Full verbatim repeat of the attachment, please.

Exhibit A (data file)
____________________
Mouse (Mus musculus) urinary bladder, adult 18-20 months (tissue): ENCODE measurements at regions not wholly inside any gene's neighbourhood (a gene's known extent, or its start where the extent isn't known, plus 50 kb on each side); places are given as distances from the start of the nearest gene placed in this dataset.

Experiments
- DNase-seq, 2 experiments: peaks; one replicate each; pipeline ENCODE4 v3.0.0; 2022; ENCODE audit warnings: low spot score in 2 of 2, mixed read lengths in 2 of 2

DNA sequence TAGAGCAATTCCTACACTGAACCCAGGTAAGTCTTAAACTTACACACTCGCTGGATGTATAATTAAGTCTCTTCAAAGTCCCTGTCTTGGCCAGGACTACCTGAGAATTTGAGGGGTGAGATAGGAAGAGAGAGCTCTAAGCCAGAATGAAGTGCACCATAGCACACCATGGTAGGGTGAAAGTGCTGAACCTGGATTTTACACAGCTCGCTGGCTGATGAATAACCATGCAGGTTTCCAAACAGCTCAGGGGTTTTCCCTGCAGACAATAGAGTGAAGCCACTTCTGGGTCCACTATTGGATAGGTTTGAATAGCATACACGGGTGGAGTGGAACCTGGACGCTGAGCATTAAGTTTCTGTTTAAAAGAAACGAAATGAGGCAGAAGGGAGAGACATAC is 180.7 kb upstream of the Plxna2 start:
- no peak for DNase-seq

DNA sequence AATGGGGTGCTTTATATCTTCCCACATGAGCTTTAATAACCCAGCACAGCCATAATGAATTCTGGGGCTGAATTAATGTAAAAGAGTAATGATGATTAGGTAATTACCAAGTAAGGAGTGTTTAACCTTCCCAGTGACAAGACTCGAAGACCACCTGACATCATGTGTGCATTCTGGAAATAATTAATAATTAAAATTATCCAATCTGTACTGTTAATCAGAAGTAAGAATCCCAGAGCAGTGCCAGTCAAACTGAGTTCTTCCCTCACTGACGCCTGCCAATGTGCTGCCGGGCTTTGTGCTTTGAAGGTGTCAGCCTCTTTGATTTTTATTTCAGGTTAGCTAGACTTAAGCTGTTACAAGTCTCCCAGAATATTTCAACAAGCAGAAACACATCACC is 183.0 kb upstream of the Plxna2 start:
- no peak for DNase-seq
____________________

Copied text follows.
Mouse (Mus musculus) urinary bladder, adult 18-20 months (tissue): ENCODE measurements at regions not wholly inside any gene's neighbourhood (a gene's known extent, or its start where the extent isn't known, plus 50 kb on each side); places are given as distances from the start of the nearest gene placed in this dataset.

Experiments
- DNase-seq, 2 experiments: peaks; one replicate each; pipeline ENCODE4 v3.0.0; 2022; ENCODE audit warnings: low spot score in 2 of 2, mixed read lengths in 2 of 2

DNA sequence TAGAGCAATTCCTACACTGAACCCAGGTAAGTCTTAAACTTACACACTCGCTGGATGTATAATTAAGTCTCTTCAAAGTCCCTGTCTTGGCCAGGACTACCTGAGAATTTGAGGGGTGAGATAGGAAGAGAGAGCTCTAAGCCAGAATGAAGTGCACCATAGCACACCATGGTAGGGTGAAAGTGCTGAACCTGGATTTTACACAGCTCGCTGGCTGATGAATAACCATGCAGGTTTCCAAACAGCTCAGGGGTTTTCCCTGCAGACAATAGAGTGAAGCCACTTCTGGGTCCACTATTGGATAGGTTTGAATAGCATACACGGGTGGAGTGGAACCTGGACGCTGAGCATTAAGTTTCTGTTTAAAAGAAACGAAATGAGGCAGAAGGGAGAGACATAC is 180.7 kb upstream of the Plxna2 start:
- no peak for DNase-seq

DNA sequence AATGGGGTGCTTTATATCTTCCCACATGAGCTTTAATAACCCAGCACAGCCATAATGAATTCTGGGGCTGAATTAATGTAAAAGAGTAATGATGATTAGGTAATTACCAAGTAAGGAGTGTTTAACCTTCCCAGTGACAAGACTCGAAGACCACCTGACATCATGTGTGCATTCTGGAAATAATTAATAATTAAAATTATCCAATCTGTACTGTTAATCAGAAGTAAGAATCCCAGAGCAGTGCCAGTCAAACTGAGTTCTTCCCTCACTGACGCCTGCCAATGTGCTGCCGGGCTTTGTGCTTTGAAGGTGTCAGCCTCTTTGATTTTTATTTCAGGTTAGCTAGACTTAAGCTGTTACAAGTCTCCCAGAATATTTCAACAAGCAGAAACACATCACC is 183.0 kb upstream of the Plxna2 start:
- no peak for DNase-seq